Telkom is taking Icasa to court to try to stop the communications regulator’s planned withdrawal of temporary spectrum at the end of next month, saying the move would disrupt the provision of services and harm consumers.
Icasa originally made the spectrum available on an emergency basis in April 2020 to interested licensed operators due to the Covid-19 pandemic. It has since extended the allocation of the temporary spectrum on several occasions. However, it said on 31 August that it intended to withdraw the spectrum on 30 November 2021 as it was never meant to be licensed in perpetuity.
The regulator said it was worried that extending the granting of the spectrum indefinitely would distort the market and was unfair to licensees that chose not to apply for it back in 2020. It also suggested it was no longer needed as many people had returned to their offices and were therefore no longer placing extra demands on mobile networks.
It will have a significantly prejudicial effect on Telkom, other mobile operators, the greater public and the functioning of the national economy
But in his founding affidavit to the high court in Pretoria, Telkom group executive for regulatory affairs and government relations Siyabonga Mahlangu said the “rationale and need for temporary spectrum persist”. He said health experts speculate that South Africa may experience a fourth wave of Covid soon, forcing people back into home offices, making them reliant again on mobile services.
Mahlangu said there was a surge in demand on Telkom’s mobile network as a result of the work-from-home measures. “In Telkom’s case, mobile network data traffic jumped from almost 72 petabytes in March 2020 to more than 87PB in April 2020,” he said. A petabyte is roughly equal to a million gigabytes. “This set a new growth baseline in the network, with four months in 2021 exceeding 85PB by August 2021, and a new peak of 92PB in July 2021.”
‘Lawful, fair and reasonable’
Mahlangu said Telkom has “a right to an administrative action that is lawful, fair and reasonable”. It said Icasa’s decision to withdraw the spectrum is none of these because:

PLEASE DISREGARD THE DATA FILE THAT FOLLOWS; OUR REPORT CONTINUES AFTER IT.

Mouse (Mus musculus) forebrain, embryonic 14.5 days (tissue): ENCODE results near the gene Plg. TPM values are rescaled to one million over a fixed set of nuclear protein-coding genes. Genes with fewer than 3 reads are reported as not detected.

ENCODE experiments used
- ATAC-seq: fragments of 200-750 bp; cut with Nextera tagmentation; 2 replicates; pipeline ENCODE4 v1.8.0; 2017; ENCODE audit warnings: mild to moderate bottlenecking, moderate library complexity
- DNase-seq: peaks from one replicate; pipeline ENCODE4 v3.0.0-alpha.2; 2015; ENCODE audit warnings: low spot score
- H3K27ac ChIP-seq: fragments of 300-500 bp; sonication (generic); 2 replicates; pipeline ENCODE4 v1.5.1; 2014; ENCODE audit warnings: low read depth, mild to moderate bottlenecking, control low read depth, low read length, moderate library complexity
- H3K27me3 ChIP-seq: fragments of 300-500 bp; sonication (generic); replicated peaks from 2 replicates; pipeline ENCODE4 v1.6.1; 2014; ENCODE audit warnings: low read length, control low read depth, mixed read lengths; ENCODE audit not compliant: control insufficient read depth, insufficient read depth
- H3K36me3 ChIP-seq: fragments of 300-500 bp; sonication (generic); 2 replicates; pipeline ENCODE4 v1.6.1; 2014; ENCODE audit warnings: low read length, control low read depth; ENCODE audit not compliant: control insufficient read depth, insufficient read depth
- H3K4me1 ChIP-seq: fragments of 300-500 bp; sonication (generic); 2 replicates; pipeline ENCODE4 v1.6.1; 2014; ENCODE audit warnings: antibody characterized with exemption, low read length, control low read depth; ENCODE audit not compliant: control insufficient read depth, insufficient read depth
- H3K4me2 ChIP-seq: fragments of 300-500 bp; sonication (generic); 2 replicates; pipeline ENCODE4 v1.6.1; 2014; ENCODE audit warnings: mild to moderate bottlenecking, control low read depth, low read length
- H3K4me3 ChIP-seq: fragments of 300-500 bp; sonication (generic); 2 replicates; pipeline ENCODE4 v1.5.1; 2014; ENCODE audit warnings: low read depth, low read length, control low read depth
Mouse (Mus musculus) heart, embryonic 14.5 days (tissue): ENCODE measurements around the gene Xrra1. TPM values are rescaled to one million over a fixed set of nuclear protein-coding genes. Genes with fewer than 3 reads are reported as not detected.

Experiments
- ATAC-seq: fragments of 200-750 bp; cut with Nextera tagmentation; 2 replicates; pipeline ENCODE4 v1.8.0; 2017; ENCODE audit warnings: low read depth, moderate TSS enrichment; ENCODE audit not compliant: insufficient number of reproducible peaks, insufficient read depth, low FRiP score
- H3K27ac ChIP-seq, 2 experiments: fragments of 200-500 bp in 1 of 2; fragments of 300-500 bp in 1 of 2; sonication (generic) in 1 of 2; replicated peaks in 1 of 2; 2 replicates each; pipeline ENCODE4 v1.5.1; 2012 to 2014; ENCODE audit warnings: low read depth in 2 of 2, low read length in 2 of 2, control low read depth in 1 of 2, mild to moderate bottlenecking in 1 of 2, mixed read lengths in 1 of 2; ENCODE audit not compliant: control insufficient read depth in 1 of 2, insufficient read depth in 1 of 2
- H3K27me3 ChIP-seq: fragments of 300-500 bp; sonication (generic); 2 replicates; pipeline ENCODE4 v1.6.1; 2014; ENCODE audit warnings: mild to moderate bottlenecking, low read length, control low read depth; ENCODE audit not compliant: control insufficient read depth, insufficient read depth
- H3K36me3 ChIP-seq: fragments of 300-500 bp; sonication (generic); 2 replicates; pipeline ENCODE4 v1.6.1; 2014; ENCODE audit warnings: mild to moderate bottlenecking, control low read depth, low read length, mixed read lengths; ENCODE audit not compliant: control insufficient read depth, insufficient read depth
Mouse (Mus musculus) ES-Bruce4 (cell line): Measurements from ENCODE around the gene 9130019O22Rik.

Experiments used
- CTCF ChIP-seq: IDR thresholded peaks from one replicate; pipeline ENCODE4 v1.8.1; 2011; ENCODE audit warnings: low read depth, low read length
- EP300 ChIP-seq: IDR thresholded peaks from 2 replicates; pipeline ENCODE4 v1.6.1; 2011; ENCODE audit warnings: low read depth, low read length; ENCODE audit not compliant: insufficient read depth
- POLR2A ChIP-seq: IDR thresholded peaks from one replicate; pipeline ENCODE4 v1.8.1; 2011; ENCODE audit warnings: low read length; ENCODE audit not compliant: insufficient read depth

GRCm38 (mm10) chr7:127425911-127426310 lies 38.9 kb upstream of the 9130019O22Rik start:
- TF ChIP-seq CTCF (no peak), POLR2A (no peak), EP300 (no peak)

- It failed to consult the public, including Telkom and its customers, before taking the decision.
- It took into account irrelevant considerations and disregarded relevant ones.
- The decision is not rationally connected to the purpose for which it was taken.
He said Telkom also has a “prima facie right” under the Electronic Communications Act to a “stable ICT sector and no undue interference in its commercial activities”.
“The licence conditions and provisions of the act can only be given full effect if Icasa regulates in a manner that is consistent with the underlying legislation and policy frameworks,” Mahlangu said in the affidavit. “Should this not be met, Telkom is unable to meaningfully play its role in the promotion of ICT stability and support of commercial activities, and the larger public interest.
“Should Icasa not be directed to extend the licensing of temporary radio frequency spectrum or refrain from requiring current holders of licences to cease using their licences, it will have a significantly prejudicial effect on Telkom, other mobile operators, the greater public and the functioning of the national economy,” he said.
Furthermore, the removal of temporary spectrum will have a “major impact on Telkom’s network”.
“A reduction in network capacity will lead to decreased performance and throughput and increased latency” and the permanently assigned spectrum “will not be able to cater for the network traffic demand, which will result in severe congestion on the network and a decrease in network quality”.
Reached for comment on Telkom’s lawsuit, an Icasa spokesman said the regulator is “studying the court papers and will make our position known at the appropriate time”.